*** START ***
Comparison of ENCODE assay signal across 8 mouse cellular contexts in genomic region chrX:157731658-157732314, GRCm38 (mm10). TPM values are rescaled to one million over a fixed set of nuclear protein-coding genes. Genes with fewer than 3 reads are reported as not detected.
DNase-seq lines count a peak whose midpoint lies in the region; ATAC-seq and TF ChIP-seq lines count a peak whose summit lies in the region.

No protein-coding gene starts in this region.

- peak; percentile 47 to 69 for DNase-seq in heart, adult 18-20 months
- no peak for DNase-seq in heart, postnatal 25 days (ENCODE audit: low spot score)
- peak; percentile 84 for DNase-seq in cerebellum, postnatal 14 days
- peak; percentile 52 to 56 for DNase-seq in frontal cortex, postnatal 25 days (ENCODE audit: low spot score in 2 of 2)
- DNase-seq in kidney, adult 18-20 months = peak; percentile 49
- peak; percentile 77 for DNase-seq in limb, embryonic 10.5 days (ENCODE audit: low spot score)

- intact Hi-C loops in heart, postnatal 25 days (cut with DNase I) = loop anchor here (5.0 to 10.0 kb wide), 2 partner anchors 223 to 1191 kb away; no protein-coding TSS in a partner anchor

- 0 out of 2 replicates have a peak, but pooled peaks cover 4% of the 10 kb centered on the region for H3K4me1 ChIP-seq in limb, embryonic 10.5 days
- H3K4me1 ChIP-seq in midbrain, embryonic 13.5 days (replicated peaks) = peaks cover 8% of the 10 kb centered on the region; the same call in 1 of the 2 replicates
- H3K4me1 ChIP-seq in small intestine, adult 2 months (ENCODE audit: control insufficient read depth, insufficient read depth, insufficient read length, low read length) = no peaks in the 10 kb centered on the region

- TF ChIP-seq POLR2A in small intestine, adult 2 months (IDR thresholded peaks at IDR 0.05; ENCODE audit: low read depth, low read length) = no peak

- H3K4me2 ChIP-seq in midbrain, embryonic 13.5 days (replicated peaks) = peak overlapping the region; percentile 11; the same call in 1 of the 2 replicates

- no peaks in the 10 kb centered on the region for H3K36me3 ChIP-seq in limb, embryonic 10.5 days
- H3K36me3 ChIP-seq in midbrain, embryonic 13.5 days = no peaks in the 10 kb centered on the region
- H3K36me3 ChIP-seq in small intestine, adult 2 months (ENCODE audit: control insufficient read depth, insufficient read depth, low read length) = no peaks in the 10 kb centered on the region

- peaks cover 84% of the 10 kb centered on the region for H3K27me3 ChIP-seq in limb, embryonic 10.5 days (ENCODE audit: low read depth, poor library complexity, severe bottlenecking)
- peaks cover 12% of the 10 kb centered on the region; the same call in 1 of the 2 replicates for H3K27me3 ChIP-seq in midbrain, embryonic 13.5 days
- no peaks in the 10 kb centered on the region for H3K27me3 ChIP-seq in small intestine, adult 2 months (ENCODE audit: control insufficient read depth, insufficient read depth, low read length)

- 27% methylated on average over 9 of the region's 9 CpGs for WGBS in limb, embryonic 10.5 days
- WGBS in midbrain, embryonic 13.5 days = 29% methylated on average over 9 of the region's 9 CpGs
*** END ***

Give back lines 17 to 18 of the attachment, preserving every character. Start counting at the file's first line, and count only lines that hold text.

- H3K36me3 ChIP-seq in midbrain, embryonic 13.5 days = no peaks in the 10 kb centered on the region
- H3K36me3 ChIP-seq in small intestine, adult 2 months (ENCODE audit: control insufficient read depth, insufficient read depth, low read length) = no peaks in the 10 kb centered on the region